Before the Hib vaccine became available, this disease was the most common cause of bacterial meningitis in infants and children in the United States. Before the vaccine was developed, there were approximately 20,000 invasive Hib cases annually. Approximately two-thirds of the 20,000 cases were the result of meningitis, and one-third was other life-threatening invasive Hib diseases, such as bacteria in the blood, pneumonia, or inflammation of the epiglottis.
About 1 out of every 200 U.S. children under five years of age got an invasive Hib disease. Hib-related meningitis once killed 600 children each year and left many survivors with deafness, seizures, or mental retardation.
Since the introduction of the conjugate Hib vaccine in December 1987, the incidence of disease has declined by 99 percent. From 1994 to 1998, fewer than 10 fatal cases of invasive Hib disease were reported each year.
This preventable disease was a common, devastating illness as recently as 1990; now, most pediatricians just finishing training have never seen a case. If we were to stop immunization, we would likely soon return to the pre-vaccine numbers of invasive Hib disease cases and deaths.
Centers for Disease Control and Prevention (CDC). Current Vaccine Shortages and Delays (3/11/2010). CDC Web site. Available at: http://www.cdc.gov/vaccines/vac-gen/shortages/. Accessed March 26, 2010.
Merck & Co., Inc. PedvaxHIB [Haemophilus b Conjugate Vaccine (Meningococcal Protein Conjugate)] update (1/21/2010). Merck Web site. Available at: https://www.merckvaccines.com/PedvaxHIB_letter_121509.pdf. Accessed March 26, 2010.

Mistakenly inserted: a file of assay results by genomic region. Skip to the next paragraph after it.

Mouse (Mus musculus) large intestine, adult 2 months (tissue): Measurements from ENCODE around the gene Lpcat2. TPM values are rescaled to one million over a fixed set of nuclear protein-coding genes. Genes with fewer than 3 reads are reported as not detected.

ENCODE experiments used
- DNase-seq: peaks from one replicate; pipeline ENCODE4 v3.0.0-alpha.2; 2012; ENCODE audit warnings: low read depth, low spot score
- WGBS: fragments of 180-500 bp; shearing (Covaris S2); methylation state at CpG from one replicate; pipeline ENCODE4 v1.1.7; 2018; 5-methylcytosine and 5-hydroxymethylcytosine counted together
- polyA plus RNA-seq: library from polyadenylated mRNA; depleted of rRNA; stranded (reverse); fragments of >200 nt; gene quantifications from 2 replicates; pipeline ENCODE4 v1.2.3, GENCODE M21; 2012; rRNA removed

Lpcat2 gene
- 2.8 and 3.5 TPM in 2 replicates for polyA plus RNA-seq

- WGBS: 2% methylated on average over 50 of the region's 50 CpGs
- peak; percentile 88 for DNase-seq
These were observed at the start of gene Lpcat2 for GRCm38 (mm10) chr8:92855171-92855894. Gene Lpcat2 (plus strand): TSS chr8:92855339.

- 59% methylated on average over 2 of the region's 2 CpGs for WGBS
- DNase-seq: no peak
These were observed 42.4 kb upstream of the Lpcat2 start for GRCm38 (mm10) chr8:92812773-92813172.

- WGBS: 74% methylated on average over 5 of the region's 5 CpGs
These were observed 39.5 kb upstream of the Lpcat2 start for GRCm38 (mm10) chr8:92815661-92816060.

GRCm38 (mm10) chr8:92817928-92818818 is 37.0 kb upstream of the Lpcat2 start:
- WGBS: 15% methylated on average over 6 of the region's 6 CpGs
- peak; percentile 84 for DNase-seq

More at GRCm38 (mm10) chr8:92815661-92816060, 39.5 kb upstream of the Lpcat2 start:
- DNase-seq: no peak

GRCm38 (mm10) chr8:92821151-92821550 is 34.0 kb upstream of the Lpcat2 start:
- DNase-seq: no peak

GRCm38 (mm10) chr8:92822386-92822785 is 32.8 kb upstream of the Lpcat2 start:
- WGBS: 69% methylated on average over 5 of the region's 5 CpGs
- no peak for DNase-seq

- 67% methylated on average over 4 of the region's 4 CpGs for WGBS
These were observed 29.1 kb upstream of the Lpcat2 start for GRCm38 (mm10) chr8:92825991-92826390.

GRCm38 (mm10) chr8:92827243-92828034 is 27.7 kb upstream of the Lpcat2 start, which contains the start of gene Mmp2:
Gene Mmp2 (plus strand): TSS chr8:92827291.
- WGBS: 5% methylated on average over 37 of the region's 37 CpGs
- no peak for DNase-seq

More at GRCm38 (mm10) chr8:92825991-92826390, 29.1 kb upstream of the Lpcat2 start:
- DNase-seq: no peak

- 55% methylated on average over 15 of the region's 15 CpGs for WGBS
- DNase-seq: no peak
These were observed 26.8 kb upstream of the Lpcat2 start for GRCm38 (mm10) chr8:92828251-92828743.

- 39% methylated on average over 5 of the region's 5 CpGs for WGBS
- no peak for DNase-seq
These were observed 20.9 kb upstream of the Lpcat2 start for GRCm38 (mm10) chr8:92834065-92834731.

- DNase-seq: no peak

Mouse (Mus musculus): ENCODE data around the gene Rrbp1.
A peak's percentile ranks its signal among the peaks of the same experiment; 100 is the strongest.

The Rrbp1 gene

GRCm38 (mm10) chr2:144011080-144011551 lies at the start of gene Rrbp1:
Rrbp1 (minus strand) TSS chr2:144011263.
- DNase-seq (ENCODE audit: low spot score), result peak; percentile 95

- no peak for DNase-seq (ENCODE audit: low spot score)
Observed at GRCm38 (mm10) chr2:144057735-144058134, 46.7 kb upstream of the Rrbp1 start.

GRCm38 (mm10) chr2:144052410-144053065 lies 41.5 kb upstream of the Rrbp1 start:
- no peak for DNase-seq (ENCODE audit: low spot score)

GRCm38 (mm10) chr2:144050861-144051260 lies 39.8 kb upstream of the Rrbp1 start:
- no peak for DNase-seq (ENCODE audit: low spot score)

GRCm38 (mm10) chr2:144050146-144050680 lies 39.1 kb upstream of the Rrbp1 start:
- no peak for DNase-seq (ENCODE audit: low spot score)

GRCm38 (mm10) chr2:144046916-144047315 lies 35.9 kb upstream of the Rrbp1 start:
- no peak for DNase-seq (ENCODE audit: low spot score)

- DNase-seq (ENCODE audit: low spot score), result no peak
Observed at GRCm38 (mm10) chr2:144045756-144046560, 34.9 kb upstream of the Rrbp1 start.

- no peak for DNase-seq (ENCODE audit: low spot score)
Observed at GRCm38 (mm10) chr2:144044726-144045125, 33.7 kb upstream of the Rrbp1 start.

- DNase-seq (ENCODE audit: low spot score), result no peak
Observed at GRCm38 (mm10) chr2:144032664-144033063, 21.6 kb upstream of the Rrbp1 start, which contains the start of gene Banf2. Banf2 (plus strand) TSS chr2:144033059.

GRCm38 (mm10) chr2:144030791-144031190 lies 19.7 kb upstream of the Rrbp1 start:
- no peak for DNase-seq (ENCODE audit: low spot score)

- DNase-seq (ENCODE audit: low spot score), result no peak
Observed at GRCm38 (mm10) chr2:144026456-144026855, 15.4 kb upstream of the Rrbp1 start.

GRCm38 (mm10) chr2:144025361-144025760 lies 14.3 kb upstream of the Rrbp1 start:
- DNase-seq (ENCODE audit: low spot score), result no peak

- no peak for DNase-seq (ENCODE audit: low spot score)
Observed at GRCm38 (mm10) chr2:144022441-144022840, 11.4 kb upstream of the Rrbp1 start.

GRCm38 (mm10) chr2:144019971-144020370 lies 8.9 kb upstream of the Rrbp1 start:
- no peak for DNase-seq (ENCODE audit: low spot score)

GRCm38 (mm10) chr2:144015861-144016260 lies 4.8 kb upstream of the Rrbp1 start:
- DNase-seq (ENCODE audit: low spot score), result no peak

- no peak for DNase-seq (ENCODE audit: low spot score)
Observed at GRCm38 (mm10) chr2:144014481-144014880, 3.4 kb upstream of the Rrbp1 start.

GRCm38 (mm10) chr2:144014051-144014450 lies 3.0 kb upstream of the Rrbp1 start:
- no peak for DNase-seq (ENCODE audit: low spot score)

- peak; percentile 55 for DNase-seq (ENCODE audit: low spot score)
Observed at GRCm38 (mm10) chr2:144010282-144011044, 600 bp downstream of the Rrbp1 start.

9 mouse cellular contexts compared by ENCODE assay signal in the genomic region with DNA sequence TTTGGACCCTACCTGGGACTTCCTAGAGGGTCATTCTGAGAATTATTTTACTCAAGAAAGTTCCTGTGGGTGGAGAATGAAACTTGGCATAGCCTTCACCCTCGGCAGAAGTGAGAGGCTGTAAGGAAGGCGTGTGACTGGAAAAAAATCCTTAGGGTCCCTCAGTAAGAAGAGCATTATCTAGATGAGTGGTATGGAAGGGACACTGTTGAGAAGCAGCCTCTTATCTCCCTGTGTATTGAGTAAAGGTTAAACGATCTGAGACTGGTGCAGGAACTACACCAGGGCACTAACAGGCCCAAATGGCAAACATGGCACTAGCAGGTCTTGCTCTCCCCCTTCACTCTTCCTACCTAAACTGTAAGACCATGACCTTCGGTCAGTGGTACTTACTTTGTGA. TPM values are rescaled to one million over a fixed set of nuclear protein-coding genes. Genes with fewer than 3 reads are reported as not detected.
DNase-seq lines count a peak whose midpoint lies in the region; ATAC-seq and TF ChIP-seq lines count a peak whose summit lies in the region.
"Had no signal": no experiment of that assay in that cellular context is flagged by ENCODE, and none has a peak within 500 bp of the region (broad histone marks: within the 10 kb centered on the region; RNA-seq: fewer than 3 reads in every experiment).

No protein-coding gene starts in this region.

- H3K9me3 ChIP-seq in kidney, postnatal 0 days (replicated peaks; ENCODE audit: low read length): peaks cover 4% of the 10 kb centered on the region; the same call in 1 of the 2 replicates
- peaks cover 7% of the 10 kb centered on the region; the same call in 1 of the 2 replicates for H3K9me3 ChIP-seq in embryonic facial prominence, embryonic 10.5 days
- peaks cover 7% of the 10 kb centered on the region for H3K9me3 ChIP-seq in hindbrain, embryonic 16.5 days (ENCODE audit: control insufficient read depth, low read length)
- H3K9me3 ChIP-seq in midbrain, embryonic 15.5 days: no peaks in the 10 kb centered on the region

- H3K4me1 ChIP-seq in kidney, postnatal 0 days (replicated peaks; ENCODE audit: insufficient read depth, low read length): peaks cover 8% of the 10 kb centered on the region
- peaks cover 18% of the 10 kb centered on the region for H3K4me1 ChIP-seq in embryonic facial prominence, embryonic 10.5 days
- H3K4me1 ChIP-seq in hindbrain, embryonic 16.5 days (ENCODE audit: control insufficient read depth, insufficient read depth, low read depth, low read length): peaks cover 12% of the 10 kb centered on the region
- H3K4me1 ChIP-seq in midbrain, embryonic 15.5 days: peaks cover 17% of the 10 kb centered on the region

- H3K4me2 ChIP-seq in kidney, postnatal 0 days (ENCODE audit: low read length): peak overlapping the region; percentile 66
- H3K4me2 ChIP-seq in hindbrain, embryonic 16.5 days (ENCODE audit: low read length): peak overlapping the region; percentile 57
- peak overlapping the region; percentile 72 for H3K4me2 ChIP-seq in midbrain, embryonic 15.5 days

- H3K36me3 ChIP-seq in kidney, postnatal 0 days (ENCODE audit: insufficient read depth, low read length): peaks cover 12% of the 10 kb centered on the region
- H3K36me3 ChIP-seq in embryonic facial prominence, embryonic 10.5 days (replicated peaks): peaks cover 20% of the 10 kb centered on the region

Centers for Disease Control and Prevention (CDC). Vaccine information statement: Haemophilus Influenzae type b (Hib) vaccine (12/16/98). CDC Web site. Available at: http://www.cdc.gov/vaccines/pubs/vis/downloads/vis-hib.pdf. Accessed September 9, 2009.
Centers for Disease Control and Prevention (CDC). Recommended immunization schedule for persons aged 0 through 6 years -- United States (2009). CDC Web site. Available at: http://www.cdc.gov/vaccines/recs/schedules/downloads/child/2009/09_0-6yrs_schedule_pr.pdf. Accessed September 9, 2009.
Centers for Disease Control and Prevention (CDC). Updated recommendations for use of Haemophilus influenzae type b (Hib) vaccine: reinstatement of the booster dose at ages 12--15 months. MMWR 2009; 58(24);673-674.
eMedTV serves only as an informational resource. This site does not dispense medical advice or advice of any kind.
Site users seeking medical advice about their specific situation should consult with their own physician. Click